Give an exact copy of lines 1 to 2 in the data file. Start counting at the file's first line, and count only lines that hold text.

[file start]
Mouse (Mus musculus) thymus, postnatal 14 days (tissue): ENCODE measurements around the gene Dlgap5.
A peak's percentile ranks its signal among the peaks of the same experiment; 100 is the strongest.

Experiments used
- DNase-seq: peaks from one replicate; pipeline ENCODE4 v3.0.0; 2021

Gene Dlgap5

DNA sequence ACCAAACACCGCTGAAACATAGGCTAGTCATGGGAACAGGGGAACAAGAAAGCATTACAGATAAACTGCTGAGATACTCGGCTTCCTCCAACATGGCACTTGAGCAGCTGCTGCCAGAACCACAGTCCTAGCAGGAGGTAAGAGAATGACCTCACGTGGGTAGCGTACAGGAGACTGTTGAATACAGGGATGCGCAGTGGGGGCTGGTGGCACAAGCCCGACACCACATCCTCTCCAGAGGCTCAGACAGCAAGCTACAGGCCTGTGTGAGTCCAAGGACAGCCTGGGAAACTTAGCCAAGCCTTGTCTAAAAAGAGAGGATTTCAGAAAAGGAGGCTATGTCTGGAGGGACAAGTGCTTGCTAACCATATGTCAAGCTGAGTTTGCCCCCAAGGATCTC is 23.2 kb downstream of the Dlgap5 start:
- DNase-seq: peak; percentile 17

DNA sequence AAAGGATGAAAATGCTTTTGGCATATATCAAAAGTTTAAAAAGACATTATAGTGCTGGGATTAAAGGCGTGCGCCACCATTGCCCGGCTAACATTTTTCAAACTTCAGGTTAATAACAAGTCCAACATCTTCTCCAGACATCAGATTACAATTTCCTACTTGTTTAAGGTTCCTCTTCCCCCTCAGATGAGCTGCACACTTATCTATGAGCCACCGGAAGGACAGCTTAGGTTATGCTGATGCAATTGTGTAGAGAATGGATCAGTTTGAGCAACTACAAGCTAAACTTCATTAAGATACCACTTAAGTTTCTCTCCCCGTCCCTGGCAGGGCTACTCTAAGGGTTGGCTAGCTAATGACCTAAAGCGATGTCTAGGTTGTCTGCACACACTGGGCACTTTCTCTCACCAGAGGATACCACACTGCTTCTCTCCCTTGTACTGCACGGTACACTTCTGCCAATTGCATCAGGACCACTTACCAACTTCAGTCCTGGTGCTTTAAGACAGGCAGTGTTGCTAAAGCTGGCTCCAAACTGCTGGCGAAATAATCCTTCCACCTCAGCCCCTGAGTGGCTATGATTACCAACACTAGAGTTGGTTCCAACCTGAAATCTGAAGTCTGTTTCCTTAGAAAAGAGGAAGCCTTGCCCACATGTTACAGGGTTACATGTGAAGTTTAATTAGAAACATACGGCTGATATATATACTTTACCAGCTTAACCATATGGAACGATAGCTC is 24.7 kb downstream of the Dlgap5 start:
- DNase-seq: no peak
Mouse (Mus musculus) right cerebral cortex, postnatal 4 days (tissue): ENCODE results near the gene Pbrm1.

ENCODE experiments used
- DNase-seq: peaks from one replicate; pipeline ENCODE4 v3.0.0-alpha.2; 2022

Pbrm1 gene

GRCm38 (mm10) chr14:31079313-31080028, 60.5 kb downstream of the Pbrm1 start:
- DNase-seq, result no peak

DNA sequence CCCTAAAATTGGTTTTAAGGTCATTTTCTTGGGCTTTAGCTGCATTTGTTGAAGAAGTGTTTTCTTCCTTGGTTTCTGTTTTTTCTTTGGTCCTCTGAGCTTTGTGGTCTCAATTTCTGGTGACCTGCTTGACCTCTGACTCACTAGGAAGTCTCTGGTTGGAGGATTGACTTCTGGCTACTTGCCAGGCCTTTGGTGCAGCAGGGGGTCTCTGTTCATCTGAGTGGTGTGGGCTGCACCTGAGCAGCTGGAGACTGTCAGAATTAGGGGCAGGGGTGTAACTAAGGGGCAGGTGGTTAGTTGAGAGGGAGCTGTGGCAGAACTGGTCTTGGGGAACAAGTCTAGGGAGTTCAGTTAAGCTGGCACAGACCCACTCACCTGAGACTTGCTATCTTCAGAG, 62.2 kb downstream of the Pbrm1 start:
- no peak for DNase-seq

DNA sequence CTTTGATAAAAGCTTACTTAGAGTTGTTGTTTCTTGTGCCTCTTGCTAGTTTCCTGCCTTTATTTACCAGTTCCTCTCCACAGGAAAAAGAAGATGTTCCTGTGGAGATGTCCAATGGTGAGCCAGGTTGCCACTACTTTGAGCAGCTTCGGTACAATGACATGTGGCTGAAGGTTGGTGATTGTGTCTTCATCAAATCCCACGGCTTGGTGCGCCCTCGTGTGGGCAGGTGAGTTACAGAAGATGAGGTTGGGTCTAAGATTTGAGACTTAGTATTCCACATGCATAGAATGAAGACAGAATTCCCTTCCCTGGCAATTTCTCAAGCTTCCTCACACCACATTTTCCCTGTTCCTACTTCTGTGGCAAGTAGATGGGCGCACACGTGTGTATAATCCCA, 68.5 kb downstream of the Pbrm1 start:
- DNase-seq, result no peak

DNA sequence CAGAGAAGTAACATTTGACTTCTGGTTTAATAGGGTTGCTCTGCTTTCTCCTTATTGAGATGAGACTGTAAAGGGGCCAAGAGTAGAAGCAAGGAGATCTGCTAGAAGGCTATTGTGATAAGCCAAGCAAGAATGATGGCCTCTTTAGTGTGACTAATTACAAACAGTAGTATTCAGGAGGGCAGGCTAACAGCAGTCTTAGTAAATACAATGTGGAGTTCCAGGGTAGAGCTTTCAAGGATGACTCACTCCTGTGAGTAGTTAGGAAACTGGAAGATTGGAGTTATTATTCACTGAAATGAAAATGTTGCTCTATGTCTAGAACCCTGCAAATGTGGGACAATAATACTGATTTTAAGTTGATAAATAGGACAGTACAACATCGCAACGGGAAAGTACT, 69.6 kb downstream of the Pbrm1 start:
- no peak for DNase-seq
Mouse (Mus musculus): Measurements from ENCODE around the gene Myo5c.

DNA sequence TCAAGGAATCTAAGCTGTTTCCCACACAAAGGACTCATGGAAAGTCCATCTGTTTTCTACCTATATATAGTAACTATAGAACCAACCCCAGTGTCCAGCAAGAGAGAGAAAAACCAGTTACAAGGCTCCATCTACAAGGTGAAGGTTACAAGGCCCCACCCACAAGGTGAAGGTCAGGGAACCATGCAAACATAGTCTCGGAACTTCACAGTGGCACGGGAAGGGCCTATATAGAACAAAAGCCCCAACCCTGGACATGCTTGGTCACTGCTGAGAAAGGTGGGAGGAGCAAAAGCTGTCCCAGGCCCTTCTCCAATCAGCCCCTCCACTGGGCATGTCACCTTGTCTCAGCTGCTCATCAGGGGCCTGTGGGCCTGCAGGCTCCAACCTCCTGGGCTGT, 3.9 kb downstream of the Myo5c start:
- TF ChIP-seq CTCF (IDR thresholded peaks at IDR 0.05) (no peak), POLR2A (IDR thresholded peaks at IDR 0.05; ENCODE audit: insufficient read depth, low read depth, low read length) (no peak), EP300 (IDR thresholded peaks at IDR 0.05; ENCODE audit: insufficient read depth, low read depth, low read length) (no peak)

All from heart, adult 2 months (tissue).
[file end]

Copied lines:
Mouse (Mus musculus) thymus, postnatal 14 days (tissue): ENCODE measurements around the gene Dlgap5.
A peak's percentile ranks its signal among the peaks of the same experiment; 100 is the strongest.